8 Review your portfolio regularly. At least once a quarter. Check your allocations, see what is working, what is lagging. If you like to look at charts, use weekly, not daily, charts. A lesson we learned over the past century was that when markets are down 30 percent or more, you can raise your allocation to equities some; when markets are down 50 percent, raise it some more.

Throughout the collapse, I heard tales of investors who refused to so much as open their monthly account statements for three years. They missed a lot of opportunities by putting their head in the sand. The ostrich approach to investing hardly ever pays off.

9 Steer clear of venture capital and private equity. With the new rules on marketing private investments, hedge funds and other non-public forms of risk-taking, I expect to hear about a lot of losses over the next few years.

Why? These forms of investing are extremely challenging. The numbers of even the best venture investors are lots of zeros, a handful of break-evens or small winners and very few home runs. It ain’t easy — and odds are you lack the skills, capital and risk tolerance for these sorts of high-risk early-stage investments. What is available to you are the leftovers — typically, what the VCs have already picked over and passed on.

9b Most IPOs are a sucker play.

10 Avoid new financial products at all costs. New financial products are seemingly created all the time. They tend to be complex, expensive and dangerous. For the most part, they are designed primarily to capture a fee for the underwriters.

The major asset classes have hundreds of years of history. When products have proven themselves, like low-cost ETFs, you can freely buy them. Their costs, risks and downsides are known entities.

10b Don’t buy “house product,” either.

Investing has become so complicated because so many entities have a vested stake in keeping you active and paying excessive fees.

By keeping it simple, you avoid that problem. You reduce your costs and stay on target to meet your goals. But most of all, you prevent yourself from doing something rash that you later regret.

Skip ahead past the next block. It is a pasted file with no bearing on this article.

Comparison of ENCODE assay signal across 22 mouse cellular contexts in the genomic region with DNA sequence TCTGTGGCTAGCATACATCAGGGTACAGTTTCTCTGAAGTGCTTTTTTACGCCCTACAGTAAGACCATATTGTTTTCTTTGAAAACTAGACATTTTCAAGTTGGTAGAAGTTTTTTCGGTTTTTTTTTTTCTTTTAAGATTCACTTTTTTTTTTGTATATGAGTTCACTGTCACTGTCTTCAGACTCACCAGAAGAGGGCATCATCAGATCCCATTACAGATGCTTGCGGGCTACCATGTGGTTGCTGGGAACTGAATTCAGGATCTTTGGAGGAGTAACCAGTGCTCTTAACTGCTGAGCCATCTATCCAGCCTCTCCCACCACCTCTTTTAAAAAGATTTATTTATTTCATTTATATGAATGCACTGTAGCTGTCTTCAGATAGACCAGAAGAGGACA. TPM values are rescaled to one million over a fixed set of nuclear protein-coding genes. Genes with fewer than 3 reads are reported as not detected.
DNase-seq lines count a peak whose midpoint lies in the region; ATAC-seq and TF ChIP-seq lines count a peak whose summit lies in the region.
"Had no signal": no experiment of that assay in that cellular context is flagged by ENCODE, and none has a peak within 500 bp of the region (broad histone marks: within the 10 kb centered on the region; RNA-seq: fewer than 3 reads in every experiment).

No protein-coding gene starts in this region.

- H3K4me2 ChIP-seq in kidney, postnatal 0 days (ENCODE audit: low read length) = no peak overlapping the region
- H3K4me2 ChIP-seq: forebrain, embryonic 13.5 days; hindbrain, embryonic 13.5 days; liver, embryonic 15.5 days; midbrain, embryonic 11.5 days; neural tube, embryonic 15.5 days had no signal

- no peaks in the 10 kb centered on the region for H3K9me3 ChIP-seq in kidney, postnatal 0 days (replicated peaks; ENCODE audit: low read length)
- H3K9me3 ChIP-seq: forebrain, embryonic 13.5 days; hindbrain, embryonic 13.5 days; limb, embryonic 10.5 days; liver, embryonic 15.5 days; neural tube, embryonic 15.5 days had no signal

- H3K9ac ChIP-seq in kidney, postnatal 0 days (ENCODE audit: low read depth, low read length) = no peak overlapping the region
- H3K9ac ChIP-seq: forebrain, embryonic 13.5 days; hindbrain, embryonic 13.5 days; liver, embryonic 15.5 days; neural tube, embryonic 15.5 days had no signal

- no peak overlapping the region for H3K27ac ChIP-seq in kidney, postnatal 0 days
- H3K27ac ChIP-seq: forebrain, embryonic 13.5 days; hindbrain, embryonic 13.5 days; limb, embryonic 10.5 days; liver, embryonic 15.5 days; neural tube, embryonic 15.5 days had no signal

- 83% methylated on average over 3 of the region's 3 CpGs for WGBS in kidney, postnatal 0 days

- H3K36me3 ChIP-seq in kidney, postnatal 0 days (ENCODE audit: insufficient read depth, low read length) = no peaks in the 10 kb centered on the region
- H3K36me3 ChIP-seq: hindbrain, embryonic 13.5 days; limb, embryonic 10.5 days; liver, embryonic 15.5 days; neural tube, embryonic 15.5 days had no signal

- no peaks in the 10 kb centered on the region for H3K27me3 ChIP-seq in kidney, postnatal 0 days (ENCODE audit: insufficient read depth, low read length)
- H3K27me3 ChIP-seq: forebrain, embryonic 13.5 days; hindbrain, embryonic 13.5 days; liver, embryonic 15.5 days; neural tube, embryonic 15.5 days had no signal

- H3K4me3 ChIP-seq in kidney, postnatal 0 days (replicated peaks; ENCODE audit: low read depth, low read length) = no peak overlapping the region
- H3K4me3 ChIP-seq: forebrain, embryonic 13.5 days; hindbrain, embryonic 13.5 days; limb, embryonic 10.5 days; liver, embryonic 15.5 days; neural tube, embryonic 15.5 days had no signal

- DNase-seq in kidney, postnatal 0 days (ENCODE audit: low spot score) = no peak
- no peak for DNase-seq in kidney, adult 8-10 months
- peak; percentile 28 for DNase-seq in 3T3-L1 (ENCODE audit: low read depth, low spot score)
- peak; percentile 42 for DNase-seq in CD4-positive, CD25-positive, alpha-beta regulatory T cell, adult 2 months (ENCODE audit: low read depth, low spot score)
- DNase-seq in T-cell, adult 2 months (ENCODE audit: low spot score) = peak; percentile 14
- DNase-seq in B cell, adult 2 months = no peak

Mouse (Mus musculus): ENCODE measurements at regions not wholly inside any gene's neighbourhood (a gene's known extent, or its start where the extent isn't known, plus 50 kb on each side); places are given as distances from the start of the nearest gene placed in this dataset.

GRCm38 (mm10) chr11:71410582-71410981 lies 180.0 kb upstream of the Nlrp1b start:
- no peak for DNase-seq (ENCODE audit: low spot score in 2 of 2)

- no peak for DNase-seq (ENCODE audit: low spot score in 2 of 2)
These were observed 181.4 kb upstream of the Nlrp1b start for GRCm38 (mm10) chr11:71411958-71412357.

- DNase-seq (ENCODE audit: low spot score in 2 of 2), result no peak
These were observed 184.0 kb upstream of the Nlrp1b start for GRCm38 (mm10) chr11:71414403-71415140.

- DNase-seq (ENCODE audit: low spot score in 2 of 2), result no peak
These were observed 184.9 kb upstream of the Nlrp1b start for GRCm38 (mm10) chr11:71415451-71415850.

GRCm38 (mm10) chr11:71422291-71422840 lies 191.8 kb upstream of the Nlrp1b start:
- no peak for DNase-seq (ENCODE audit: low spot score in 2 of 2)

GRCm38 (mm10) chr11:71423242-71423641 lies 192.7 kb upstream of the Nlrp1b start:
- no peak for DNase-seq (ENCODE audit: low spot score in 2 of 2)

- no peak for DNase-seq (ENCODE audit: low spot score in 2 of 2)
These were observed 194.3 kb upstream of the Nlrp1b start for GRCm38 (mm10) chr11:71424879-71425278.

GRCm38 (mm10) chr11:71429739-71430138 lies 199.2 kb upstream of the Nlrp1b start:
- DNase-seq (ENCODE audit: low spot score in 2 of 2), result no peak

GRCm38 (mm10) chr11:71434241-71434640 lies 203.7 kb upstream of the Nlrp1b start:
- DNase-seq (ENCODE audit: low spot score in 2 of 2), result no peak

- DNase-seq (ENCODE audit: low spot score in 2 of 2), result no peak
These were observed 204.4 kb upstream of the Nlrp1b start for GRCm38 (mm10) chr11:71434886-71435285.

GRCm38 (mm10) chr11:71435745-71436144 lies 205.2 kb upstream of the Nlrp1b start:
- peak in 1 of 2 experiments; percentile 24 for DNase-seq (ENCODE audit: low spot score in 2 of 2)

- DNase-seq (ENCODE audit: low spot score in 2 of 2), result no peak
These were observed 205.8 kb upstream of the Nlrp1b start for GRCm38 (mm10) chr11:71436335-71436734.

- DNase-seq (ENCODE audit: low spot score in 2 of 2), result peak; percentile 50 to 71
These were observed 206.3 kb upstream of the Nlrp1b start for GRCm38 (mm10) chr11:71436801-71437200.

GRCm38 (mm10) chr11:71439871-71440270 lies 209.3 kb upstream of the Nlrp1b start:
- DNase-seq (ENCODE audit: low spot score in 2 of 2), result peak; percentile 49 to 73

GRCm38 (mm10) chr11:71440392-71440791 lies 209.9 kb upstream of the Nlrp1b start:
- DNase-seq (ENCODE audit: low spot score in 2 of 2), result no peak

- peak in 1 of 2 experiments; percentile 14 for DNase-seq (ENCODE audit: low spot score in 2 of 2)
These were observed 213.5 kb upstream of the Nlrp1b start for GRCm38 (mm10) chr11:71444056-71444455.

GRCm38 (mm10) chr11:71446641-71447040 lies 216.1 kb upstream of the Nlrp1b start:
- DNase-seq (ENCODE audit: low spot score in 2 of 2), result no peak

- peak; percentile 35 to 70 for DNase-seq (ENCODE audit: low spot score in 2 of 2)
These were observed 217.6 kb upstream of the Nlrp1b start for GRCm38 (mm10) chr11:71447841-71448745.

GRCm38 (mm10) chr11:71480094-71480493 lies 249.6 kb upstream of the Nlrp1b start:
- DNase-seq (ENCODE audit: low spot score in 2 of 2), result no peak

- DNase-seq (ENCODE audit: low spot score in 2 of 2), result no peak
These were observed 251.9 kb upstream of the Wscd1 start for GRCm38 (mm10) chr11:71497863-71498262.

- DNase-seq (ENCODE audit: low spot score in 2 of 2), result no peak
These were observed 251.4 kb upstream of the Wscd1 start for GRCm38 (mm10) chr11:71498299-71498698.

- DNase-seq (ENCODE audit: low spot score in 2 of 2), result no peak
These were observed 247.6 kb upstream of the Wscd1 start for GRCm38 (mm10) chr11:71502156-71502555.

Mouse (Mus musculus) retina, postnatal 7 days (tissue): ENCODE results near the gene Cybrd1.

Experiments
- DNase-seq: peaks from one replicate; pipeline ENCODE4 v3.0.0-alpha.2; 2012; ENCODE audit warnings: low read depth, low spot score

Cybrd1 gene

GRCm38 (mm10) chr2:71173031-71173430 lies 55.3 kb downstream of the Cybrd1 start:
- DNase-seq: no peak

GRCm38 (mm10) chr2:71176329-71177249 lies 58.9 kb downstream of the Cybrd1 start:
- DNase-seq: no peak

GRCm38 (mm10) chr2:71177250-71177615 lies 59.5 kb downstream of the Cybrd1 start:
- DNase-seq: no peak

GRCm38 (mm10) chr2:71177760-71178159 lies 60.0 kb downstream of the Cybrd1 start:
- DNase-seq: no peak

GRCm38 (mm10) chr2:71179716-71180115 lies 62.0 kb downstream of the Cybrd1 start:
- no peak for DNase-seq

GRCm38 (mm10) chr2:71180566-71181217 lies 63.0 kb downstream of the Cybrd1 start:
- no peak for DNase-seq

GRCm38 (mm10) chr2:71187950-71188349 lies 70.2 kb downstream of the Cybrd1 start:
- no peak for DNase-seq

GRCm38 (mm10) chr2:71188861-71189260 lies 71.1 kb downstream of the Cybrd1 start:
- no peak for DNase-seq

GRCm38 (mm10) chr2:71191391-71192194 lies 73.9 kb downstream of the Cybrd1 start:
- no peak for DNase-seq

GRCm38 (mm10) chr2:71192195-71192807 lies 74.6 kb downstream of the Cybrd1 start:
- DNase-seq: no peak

Simplicity is a virtue.

Ritholtz is chief executive of FusionIQ, a quantitative research firm. He is the author of “Bailout Nation” and runs a finance blog, the Big Picture. On Twitter: @Ritholtz.
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Old 01-28-2013, 07:34 PM   #70
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Buy all that you can afford.
So the one ticket every two or three months is not aggressive enough. Damn it I knew there had to be a reason this had not paid off yet~
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Old 01-28-2013, 07:36 PM   #71
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So the one ticket every two or three months is not aggressive enough. Damn it I knew there had to be a reason this had not paid off yet~
Yea, you need to be buying like 3-4 of them a day.
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Old 01-28-2013, 07:47 PM   #72
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Yea, you need to be buying like 3-4 of them a day.
Thanks I should have sought advice a longtime ago~
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Old 01-28-2013, 07:52 PM   #73
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Berkshire Hathaway, best mutual fund you can buy. The managers only make $200k a year.